Horror has the ability to captivate the psyche, maybe it’s the fear of what we have been taking for granted being threatened, maybe it’s due to the everyday security we take for granted. In short, we really enjoyed being scared by fiction, yet real life these experiences can be unpredictable. In the late 1970s, a horror story captivated collective audiences all over the world. A horror story that struck an everyday community, a horror story that ignited curiosities, A horror story that was allegedly real. A horror story by the name of Amityville.
November 1975, after an unfortunate murder spree, a young couple snap up a wonderful colonial home for quite cheap, considering the condition it is in. Despite the home’s perfect charms. Things aren’t all picturesque as the family begins to settle down, Strange noises are heard throughout the old house. Invisible friends leading to dangerous situations, visible hallucinations are frequent. While the dreadfulness of the grounds begins to make itself known, the unfortunate Lutz family is subjected to 28 days of a relentless nightmare.
The condition still hangs over the film of its existence as a true story, what is supposed to set this remake apart from the original book and the classic film is that this remake is supposed to be built on more information being made available. Making it more compelling to figure out how much of the shocking events depicted did occur. We know George Lutz was against the remake and attempted to sue, before passing away in 2006. Not only have some of the details have been updated in this remake, but the special effects have been as well.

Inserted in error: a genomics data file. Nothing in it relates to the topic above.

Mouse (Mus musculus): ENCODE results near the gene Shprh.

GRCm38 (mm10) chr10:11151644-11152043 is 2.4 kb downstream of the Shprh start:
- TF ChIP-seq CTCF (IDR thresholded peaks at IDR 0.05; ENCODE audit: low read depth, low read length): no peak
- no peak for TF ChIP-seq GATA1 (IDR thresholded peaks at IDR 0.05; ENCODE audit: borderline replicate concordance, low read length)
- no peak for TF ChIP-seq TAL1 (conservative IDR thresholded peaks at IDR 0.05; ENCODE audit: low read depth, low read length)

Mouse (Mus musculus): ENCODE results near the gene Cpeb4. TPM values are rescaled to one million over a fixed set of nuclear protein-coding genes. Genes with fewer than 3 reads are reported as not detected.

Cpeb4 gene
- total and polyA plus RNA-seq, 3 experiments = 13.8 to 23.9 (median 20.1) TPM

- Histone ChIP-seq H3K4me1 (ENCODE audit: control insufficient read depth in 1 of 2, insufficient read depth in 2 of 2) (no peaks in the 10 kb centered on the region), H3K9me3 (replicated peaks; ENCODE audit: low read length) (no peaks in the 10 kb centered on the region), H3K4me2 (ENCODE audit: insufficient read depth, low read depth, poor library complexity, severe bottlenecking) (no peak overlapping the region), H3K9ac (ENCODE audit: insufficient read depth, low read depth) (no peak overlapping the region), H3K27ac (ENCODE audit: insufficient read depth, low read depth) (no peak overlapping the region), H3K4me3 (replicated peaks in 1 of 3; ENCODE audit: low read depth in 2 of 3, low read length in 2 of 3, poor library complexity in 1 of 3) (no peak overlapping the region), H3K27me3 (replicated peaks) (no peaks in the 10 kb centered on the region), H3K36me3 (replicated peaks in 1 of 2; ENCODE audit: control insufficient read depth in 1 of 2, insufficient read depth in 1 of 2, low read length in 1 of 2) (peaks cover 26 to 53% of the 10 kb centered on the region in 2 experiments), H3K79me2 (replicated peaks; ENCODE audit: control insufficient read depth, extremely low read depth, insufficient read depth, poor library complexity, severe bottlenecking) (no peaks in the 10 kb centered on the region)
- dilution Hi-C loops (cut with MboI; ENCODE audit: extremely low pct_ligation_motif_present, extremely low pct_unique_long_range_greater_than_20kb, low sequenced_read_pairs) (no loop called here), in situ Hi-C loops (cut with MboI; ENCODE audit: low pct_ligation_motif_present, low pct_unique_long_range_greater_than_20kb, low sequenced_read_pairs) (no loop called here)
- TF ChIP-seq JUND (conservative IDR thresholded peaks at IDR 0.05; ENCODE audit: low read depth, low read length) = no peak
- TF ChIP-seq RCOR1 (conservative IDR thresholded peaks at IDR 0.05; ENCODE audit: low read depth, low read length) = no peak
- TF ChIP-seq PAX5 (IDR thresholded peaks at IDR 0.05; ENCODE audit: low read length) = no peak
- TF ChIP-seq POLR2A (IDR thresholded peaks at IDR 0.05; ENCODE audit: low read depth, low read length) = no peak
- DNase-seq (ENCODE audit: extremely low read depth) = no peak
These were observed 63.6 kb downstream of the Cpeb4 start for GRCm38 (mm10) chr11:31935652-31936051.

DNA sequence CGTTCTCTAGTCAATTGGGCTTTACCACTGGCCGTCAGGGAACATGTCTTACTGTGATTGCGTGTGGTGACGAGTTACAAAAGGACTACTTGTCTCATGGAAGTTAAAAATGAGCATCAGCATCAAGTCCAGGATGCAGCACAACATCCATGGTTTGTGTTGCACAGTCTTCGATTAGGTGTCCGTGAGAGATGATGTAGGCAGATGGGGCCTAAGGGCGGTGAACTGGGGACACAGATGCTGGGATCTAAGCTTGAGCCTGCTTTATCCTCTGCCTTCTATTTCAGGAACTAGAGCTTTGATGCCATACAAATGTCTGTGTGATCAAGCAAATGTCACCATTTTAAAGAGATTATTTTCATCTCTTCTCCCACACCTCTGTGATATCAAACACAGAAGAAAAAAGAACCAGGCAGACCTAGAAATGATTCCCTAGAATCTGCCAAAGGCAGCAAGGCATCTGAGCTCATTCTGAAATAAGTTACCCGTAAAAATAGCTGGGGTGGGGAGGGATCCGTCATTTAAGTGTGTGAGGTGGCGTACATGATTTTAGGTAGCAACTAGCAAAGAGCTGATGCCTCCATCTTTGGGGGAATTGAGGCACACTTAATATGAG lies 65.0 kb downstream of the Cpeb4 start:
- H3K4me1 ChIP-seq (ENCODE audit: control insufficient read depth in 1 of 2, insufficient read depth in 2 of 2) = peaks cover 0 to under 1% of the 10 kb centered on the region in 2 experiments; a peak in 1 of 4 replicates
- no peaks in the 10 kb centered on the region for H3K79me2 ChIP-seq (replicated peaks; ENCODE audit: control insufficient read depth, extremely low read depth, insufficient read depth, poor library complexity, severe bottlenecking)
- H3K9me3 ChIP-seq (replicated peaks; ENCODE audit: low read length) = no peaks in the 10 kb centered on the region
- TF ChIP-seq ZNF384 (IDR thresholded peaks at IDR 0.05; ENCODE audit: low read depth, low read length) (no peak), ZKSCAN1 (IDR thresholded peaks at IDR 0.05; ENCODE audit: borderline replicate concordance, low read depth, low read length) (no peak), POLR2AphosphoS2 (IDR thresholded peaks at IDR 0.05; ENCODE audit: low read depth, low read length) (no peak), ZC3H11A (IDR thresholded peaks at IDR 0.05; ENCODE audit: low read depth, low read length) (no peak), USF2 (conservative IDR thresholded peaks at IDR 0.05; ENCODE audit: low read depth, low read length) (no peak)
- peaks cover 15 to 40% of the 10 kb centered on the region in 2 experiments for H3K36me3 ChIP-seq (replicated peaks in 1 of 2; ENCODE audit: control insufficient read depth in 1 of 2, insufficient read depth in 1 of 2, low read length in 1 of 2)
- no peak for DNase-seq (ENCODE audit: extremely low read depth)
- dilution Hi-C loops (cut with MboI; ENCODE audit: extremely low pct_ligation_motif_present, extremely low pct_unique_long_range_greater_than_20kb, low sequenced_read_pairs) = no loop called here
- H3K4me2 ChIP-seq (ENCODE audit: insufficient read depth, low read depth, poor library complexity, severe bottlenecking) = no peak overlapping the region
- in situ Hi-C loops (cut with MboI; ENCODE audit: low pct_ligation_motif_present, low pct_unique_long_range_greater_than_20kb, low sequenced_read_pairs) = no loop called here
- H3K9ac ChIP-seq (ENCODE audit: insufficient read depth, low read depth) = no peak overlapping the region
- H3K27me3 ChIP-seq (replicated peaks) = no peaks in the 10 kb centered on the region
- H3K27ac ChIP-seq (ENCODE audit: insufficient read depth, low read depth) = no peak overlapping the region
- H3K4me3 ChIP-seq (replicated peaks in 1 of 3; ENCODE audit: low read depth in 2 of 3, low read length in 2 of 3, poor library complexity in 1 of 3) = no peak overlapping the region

The heads of the Lutz household are depicted by Ryan Reynolds, who will later go on to play a rather effective psychopath in the ghoulish comedy, The Voices. Melissa George also plays Kathy Lutz well, and she will later star in one of my personal favourite horror films, Triangle. Both here, manage to play the origins of these roles strongly. You can feel, George Lutz’s descent into paranoia so gradually and Melissa George manages to blend herself seamlessly into the role of the strong, yet compassionate mother.
The Amityville Horror updates the original story with new creepy effects and images, newer information, while still keeping the foundations of what made the original a runaway success in the 70s. The legend of the Amityville will stand like the house itself, maybe the facade will be updated as the years carry on, the terror will live on for eternity.
If you want more positive reviews delivered to the e-mail box of your choice, you can click on that little text bubble at the bottom of the screen. Do you agree or disagree? or have a suggestion for another pop-culture artefact that needs a positive light shone on it? Leave a comment in the comment box below! But remember to keep it positive!